Finished with Finnish, astonished with Estonian
21. August 2016 § Hinterlasse einen Kommentar
I spent about ten days in Finland without cracking even tiny bits of the code. Well, okay, at the end I could have said „thank you“ or „welcome“, but that would really have been a hollow gesture. In a sense, it can be quite relaxing for the linguistically oriented traveller to just give up and admit that what he hears is only gibberish to his ears. There are surprisingly few cognates from Latin or Greek roots, the occasional „normal“ being the exception to the rule. You´d think that important standards like „train station“, „shopping mall“, „airport“ or „town centre“ would be flagged out in a comprehensible way to help the odd tourists who venture beyond the capital. But no, everything has to be derived with guesswork and the support of the invaluable offline Google maps. Airport is „lentokenttä“, for example.
I figured out as much as „keskus“ meaning centre, and was positively surprised that this helped me in Estonia, where the word differs only in its declinations. Altogether, Estonian as a language seems to have been more open to loans and compromises, offering such internationalisms as , and apparently a lot of words implanted from German, such as „kaart“ or „sink“ = Schinken = ham. This may be easy for language tourists like me, but it´s also evidence for a troubled history of domination. Loan words can also be forced on you by a culture which deems itself more advanced than the serfs it subjugates.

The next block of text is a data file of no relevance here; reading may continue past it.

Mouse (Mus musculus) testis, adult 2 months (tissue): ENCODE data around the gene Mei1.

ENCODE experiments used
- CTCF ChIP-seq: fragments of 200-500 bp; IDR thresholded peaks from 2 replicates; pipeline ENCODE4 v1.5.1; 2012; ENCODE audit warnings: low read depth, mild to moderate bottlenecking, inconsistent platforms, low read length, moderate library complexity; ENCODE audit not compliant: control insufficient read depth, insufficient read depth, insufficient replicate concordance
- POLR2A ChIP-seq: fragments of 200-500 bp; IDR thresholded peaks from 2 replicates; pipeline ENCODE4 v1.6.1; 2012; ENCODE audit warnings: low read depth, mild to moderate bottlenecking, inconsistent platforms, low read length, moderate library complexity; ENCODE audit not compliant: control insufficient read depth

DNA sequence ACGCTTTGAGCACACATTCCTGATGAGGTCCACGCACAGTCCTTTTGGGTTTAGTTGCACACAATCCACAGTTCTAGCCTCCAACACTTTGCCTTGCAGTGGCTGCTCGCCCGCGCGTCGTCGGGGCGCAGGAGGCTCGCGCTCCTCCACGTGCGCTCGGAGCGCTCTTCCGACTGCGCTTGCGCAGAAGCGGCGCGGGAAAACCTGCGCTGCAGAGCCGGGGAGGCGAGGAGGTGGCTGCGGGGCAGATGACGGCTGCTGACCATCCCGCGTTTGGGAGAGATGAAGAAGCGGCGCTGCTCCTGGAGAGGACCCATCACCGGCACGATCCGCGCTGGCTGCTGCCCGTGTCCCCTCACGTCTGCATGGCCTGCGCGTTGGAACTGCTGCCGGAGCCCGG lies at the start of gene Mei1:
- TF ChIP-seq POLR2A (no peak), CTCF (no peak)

Estonia was independent for the first time in 1920, but this brief period ended abruptly in 1940 as a result of the Hitler-Stalin pact. Yesterday, on August 20th, the nation celebrated what they awkwardly translate in English as re-independence, the 25th anniversary of the „Singing Revolution“ in 1991, when protestors and the parliament used the confusion of the coup against Gorbatshev to declare sovereignty, all in one or two unbloody days. It´s interesting how one tends to forgive small nations with such a history outbursts of fierce and proud nationalism much more easily than one would the great big mammoths with a history of imperialism.
I witnessed a few rehearsals in the morning of the big day, with motley choirs and folk dances only hinted at. But when I came back to the main square in the evening, workers were already dismantling the stage and the lighting masts. I found out that the really important national day is in February, with military parades celebrating the 1920 event. The Soviets then granted the small nation everlasting sovereignty. What a cruel joke of history it is when we listen to a present-day presidential candidate in the USA saying that NATO would only protect its members if they paid their bills. We can only surmise at this stage that world politics to this loud ignoramus is as much gibberish as Finnish is to me.